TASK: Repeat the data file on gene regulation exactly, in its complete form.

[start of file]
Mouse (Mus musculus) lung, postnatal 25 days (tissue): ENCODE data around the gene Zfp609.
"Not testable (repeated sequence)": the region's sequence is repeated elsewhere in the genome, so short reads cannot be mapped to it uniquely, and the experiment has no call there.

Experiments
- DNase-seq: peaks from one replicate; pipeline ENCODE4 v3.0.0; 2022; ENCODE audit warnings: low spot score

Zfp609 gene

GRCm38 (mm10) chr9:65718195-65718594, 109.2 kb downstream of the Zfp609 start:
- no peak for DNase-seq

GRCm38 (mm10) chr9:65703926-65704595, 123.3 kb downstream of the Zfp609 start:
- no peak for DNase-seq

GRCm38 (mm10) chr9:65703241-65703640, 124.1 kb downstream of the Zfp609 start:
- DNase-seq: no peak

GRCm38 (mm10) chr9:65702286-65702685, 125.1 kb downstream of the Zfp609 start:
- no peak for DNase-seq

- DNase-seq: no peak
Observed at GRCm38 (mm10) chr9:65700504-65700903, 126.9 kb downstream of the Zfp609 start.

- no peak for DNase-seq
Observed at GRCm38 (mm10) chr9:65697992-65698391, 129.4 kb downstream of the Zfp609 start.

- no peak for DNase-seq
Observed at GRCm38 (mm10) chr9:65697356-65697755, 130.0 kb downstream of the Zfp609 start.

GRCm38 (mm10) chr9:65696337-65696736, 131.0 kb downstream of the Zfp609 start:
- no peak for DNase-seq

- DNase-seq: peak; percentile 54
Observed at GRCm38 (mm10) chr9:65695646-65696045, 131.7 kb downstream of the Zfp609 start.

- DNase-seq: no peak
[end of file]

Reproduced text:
Mouse (Mus musculus) lung, postnatal 25 days (tissue): ENCODE data around the gene Zfp609.
"Not testable (repeated sequence)": the region's sequence is repeated elsewhere in the genome, so short reads cannot be mapped to it uniquely, and the experiment has no call there.

Experiments
- DNase-seq: peaks from one replicate; pipeline ENCODE4 v3.0.0; 2022; ENCODE audit warnings: low spot score

Zfp609 gene

GRCm38 (mm10) chr9:65718195-65718594, 109.2 kb downstream of the Zfp609 start:
- no peak for DNase-seq

GRCm38 (mm10) chr9:65703926-65704595, 123.3 kb downstream of the Zfp609 start:
- no peak for DNase-seq

GRCm38 (mm10) chr9:65703241-65703640, 124.1 kb downstream of the Zfp609 start:
- DNase-seq: no peak

GRCm38 (mm10) chr9:65702286-65702685, 125.1 kb downstream of the Zfp609 start:
- no peak for DNase-seq

- DNase-seq: no peak
Observed at GRCm38 (mm10) chr9:65700504-65700903, 126.9 kb downstream of the Zfp609 start.

- no peak for DNase-seq
Observed at GRCm38 (mm10) chr9:65697992-65698391, 129.4 kb downstream of the Zfp609 start.

- no peak for DNase-seq
Observed at GRCm38 (mm10) chr9:65697356-65697755, 130.0 kb downstream of the Zfp609 start.

GRCm38 (mm10) chr9:65696337-65696736, 131.0 kb downstream of the Zfp609 start:
- no peak for DNase-seq

- DNase-seq: peak; percentile 54
Observed at GRCm38 (mm10) chr9:65695646-65696045, 131.7 kb downstream of the Zfp609 start.

- DNase-seq: no peak